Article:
Trustwave just released their latest breach (and penetration testing) report, and it’s chock full of metrics goodness. Like the Verizon Data Breach Investigations Report, it’s a summary of information based on their responses to real breaches, with a second section on results from their penetration tests.
The breach section is the best part, and I already wrote about one lesson in a quick post on DLP. Here are a few more nuggets that stood out:
It took an average of 156 days to detect a breach, and only 9% of victims detected the breach on their own – the rest were discovered by outside groups, including law enforcement and a credit card companies.
Chip and PIN was called out for being more resilient against certain kinds of attacks, based on global analysis of breaches. Too bad we won’t get it here in the US anytime soon.
One of the biggest sources of breaches was remote access applications for point of sale systems. Usually these are in place for third party support/management, and configured poorly.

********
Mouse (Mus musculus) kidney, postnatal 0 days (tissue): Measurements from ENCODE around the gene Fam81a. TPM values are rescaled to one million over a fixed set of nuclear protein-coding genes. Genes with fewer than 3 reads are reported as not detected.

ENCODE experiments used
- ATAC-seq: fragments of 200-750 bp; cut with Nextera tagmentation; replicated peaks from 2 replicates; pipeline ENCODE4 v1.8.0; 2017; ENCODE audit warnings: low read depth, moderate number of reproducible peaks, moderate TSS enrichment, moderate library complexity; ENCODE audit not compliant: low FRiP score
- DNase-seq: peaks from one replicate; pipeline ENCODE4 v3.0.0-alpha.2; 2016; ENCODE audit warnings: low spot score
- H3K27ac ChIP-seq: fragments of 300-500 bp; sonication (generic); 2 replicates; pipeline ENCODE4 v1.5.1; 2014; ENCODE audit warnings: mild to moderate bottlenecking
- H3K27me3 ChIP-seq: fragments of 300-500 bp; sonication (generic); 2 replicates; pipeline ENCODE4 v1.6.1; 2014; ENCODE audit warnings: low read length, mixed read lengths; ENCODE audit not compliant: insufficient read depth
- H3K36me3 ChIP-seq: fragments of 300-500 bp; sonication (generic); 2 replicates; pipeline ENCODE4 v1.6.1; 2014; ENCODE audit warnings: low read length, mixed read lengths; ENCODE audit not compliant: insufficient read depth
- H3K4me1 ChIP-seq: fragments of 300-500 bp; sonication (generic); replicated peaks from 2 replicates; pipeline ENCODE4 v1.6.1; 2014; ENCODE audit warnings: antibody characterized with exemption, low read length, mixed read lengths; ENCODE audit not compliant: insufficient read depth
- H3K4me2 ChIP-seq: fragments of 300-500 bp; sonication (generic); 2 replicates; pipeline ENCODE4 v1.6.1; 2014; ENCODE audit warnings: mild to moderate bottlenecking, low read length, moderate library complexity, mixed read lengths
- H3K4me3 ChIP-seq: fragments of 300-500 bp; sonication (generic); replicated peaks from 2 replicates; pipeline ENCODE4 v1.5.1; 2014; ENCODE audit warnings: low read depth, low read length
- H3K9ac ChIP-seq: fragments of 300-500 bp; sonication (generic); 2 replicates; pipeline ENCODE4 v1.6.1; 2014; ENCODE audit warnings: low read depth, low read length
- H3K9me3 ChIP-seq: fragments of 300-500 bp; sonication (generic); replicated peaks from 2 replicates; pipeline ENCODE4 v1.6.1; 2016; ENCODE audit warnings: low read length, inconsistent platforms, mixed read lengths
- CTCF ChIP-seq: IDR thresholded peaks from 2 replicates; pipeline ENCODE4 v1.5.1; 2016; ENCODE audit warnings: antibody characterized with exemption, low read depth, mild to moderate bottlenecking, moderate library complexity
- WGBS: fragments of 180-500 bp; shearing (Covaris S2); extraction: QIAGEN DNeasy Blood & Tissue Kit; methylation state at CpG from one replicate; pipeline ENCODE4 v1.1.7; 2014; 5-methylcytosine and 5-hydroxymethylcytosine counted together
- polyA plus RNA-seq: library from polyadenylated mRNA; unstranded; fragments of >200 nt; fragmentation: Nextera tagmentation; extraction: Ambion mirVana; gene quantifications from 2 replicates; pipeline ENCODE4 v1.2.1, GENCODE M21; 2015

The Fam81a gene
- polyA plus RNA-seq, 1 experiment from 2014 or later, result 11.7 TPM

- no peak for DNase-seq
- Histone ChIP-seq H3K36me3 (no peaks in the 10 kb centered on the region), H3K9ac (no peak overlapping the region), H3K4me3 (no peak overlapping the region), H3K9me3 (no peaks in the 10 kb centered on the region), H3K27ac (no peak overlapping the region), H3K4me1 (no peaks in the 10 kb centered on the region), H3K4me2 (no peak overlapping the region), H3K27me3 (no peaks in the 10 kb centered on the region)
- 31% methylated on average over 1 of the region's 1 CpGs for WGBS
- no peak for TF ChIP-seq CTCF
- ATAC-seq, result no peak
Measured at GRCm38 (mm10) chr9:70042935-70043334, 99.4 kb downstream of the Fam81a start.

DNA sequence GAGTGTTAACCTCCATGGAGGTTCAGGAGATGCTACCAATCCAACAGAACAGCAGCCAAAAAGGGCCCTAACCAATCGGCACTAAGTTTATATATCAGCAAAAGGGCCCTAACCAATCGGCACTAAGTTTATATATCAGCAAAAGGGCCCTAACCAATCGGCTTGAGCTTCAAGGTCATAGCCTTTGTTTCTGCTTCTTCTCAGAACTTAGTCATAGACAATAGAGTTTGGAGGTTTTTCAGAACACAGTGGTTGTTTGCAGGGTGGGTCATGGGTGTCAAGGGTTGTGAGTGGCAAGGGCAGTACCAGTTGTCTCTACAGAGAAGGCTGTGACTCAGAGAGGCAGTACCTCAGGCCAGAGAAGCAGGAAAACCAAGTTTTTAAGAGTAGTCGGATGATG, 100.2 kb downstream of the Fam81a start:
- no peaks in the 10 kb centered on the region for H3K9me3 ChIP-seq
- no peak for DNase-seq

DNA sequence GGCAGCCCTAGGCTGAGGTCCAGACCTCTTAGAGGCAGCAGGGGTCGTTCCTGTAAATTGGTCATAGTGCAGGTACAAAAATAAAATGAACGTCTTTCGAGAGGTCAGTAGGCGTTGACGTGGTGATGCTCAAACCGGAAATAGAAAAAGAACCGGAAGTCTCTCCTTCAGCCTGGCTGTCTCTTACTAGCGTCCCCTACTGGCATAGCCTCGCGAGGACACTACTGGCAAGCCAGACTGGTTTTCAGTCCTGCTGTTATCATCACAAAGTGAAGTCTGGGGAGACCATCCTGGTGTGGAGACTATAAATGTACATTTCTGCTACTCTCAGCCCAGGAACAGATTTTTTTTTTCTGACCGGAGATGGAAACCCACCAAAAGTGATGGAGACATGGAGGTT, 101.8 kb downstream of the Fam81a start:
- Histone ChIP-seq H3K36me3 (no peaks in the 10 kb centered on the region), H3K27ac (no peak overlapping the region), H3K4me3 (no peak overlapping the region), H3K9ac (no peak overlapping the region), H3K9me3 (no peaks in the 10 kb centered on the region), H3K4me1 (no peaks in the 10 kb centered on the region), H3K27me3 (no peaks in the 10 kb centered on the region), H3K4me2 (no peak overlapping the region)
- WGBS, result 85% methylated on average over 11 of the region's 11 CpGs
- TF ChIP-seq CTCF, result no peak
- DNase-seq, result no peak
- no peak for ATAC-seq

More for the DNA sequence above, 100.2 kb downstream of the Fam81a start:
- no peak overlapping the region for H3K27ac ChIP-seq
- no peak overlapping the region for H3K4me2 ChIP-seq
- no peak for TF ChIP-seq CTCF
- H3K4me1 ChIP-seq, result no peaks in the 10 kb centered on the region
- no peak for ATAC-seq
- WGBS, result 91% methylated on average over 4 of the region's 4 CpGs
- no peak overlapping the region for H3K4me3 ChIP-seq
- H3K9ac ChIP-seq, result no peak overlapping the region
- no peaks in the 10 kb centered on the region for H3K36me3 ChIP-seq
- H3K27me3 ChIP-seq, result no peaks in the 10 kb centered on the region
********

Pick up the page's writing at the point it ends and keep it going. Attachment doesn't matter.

Memory parsing (scanning memory to pull sensitive information as it’s written to RAM) was a very common attack technique. I find this interesting, since certain versions of memory parsing attacks have virtualization implications… and thus cloud implications. This is something to keep an eye on, and an area I’m researching more.
As I mentioned in the post 5 minutes ago, encryption was only used once for exfiltration.
Now some suggestions to the SpiderLabs guys:
I realize it isn’t politically popular, but it would totally rock if you, Verizon, and other response teams started using a standard base of metrics. You can always add your own stuff on top, but that would really help us perform external analysis across a wider base of data points. If you’re interested, we’d totally be up for playing neutral third party and coordinating and publishing a recommended metrics base.
The pen testing section would be a lot more interesting if you released the metrics, as opposed to a “top 10” list of issues found. We don’t know if number 1 was 10x more common than issue 10, or 100x more common.
It’s great that we now have another data source, and I consider all these reports mandatory reading, and far more interesting than surveys.